Protestors rally against closure of Ravalli County Family Planning program
Updated On: Sep 30 2013 09:10:48 PM MDT
The Ravalli County Public Health Department shut down its family planning clinic Monday afternoon.
Commissioners rejected $50,000 in federal Title X money to fund it.
It provided counseling, birth control, emergency contraception, STD prevention services, plus screening and testing for breast, cervical and testicular cancers.
Its loss brought homemade signs, songs and chants in support of a clinic decades old. Protestors marched to the lawn of the county building.
They are critical of three of the five commissioners who voted to reject Title X money, but saved most of their ire against Suzy Foss, who supported the program in the past, but cast the clincher vote.
They delivered cupcakes to her office, a quip that $50,000 for health care could be made up by community fundraising like bake sales.
"The question," asked family planning supporter Bruce Weide, "is why take an effort that has been successful for 42 years, and dismantle it without a solution."
But Foss said she thought long and hard about her vote. She said she knows doctors who support the commissioners' decision. She said she has concerns about possible long term health effects of young people receiving birth control or the morning after pill.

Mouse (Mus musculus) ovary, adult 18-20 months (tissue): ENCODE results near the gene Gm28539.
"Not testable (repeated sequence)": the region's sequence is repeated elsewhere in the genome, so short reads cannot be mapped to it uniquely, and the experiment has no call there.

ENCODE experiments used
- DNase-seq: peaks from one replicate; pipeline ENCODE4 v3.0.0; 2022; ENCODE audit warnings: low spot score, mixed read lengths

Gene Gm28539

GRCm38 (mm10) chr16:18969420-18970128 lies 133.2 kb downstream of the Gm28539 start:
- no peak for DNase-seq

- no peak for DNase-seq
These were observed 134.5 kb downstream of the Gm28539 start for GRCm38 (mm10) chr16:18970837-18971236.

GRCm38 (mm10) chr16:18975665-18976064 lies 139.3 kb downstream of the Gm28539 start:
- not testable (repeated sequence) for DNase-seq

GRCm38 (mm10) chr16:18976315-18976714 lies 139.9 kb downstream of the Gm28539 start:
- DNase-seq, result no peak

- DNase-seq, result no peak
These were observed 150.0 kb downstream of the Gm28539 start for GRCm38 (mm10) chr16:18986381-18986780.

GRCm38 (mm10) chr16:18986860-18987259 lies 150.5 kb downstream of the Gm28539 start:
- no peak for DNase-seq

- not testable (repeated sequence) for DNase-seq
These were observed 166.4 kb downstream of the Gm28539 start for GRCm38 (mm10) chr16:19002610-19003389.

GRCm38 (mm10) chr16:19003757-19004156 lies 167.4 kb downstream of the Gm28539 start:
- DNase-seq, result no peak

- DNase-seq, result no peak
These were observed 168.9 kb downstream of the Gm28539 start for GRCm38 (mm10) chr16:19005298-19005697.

The commissioner said family planning clients can find services at Marcus Daly Hospital or its clinics.
"They have someone that will help them with the resources to find out if there are things they can qualify for," said Foss.
The local hospital said services are available to everyone. But clients are billed and rendered based on the patient's insurance and ability to pay.
But protestors said about 400 clients, most of them unable to pay medical bills will suffer.
"Just because I'm at hard times," said Lori Baker, "does not mean my health should be put at risk."
But Bill Menager does not think the county has any business in family planning.
"Why are we providing health care to individuals," said Menager, "the county is concerned with all the people in the county, not specific individuals."
But many clients in the Bitterroot said free or reduced health care now means traveling 30 to 60 miles.
"It scares me," said family planning supporter Verna Massey. "The only place that we can go is in Missoula."
Public health director Judy Griffin addressed the audience to rounds of applause.
"This will not be forgotten," said Griffin, "because this is a real slap in the face to women."
Protestors said this gathering is just the beginning.
They said we can expect more protests, a massive letter writing campaign, billboards, and maybe even a lawsuit.